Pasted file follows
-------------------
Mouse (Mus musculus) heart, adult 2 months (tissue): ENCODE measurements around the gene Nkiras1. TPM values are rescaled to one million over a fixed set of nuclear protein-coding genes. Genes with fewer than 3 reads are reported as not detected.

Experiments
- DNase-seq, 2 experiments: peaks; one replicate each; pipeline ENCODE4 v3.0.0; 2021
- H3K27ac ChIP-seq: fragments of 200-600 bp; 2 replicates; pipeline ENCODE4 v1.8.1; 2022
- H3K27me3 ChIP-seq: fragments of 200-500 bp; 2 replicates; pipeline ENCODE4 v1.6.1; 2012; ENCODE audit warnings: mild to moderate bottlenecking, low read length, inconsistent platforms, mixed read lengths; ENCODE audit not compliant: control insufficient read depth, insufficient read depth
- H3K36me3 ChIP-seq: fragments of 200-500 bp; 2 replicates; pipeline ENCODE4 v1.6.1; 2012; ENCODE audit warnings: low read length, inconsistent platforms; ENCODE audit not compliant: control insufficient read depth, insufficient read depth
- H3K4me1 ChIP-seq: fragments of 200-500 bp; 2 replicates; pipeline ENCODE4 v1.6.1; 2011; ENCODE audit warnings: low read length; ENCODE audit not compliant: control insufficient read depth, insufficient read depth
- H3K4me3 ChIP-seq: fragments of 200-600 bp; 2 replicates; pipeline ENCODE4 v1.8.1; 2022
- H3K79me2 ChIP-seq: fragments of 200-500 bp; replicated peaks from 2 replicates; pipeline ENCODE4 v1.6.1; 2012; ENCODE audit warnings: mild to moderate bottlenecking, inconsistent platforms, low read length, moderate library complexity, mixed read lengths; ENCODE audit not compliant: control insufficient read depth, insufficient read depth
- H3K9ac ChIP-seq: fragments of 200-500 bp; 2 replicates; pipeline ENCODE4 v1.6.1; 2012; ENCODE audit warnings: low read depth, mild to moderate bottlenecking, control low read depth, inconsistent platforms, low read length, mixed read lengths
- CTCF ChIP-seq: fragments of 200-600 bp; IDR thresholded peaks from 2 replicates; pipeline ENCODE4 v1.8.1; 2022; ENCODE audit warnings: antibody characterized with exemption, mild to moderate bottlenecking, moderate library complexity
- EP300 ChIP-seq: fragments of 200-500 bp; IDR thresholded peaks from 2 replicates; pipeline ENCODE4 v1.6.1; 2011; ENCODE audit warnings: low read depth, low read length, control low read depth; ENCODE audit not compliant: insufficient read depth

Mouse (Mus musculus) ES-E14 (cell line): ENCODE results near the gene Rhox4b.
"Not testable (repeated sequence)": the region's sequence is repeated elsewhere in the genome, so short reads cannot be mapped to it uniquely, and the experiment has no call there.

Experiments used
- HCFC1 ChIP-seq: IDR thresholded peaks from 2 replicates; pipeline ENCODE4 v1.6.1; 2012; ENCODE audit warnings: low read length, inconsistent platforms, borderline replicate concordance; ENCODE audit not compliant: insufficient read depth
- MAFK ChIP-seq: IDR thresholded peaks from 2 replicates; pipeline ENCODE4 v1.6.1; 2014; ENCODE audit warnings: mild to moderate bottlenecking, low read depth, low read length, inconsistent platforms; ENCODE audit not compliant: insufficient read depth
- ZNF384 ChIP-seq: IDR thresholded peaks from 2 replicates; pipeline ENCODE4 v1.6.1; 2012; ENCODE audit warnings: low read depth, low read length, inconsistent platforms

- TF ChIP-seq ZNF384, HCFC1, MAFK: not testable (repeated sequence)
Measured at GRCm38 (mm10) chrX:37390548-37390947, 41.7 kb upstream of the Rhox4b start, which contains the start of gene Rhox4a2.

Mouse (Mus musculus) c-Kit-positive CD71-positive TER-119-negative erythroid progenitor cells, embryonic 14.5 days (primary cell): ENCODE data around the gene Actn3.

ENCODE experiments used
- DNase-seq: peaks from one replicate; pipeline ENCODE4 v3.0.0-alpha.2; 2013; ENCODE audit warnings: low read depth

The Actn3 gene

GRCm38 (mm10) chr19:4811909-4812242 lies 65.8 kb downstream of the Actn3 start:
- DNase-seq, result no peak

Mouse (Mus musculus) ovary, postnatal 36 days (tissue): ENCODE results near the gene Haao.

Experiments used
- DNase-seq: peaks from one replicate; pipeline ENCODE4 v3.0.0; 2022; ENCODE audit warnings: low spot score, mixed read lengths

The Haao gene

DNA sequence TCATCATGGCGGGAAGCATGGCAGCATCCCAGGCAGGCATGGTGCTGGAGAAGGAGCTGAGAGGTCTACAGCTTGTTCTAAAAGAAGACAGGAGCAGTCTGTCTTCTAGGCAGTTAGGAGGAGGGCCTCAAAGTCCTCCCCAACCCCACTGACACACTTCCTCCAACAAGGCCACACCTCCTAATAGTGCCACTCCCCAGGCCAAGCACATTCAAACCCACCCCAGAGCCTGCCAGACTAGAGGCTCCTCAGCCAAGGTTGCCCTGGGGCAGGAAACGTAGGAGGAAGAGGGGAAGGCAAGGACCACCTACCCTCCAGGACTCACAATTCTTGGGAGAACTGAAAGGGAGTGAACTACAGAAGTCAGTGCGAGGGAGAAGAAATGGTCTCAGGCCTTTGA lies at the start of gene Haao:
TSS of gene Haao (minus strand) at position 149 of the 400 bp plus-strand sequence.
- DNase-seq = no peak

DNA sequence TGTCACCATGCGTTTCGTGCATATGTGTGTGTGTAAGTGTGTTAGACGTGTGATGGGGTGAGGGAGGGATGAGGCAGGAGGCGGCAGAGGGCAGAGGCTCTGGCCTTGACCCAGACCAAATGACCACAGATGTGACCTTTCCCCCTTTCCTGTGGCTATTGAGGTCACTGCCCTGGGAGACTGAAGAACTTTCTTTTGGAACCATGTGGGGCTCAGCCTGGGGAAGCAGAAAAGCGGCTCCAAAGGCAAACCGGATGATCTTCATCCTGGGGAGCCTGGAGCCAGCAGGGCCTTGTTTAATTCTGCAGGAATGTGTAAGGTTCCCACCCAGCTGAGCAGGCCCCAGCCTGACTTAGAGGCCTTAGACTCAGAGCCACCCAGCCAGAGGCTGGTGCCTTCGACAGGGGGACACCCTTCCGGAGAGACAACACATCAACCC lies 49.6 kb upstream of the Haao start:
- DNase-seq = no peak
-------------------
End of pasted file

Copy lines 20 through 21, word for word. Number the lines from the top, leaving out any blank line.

Measured at GRCm38 (mm10) chrX:37390548-37390947, 41.7 kb upstream of the Rhox4b start, which contains the start of gene Rhox4a2.

Mouse (Mus musculus) c-Kit-positive CD71-positive TER-119-negative erythroid progenitor cells, embryonic 14.5 days (primary cell): ENCODE data around the gene Actn3.